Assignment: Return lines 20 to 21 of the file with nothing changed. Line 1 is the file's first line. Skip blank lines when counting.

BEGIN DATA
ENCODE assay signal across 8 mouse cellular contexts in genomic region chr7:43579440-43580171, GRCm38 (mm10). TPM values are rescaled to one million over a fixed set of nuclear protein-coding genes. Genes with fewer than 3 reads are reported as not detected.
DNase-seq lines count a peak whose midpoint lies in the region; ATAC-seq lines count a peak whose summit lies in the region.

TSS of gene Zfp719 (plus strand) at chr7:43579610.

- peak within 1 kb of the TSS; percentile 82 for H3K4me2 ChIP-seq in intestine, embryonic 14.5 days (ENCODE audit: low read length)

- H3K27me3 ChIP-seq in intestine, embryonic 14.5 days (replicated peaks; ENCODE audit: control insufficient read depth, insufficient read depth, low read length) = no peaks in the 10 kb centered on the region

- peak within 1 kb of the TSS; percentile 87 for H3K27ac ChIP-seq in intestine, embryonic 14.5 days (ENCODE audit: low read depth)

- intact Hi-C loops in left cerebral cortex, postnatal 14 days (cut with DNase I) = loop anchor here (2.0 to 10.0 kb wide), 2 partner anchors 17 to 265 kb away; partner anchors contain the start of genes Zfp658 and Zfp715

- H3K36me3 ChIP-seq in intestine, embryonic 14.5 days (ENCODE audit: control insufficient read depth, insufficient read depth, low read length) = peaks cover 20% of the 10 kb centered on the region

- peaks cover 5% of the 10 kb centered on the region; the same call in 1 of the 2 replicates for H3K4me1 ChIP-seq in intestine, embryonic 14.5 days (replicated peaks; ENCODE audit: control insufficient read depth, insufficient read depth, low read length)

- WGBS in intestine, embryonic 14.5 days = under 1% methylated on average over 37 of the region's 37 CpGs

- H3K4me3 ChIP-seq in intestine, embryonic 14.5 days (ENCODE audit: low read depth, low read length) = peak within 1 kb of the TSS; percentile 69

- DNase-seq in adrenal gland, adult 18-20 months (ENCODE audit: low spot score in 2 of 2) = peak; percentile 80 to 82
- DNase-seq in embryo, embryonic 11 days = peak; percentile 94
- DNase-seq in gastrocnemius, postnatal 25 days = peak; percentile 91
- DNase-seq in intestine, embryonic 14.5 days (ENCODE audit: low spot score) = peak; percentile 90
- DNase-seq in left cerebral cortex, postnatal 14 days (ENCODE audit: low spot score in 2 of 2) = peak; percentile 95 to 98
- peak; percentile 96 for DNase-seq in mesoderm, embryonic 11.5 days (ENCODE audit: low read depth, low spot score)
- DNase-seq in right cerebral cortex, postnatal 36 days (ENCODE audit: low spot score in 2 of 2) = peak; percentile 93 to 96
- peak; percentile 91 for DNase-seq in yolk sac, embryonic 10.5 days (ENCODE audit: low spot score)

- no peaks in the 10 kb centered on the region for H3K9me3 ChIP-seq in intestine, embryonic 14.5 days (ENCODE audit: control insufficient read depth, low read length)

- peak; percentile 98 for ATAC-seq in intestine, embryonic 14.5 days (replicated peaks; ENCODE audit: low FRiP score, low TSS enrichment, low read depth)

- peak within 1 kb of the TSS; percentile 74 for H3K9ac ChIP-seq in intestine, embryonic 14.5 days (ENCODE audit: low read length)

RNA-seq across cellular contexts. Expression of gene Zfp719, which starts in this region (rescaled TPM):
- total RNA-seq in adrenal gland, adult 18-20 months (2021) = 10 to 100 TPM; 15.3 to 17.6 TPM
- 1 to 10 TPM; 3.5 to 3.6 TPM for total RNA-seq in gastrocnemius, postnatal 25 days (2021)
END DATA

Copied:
- no peaks in the 10 kb centered on the region for H3K9me3 ChIP-seq in intestine, embryonic 14.5 days (ENCODE audit: control insufficient read depth, low read length)

- peak; percentile 98 for ATAC-seq in intestine, embryonic 14.5 days (replicated peaks; ENCODE audit: low FRiP score, low TSS enrichment, low read depth)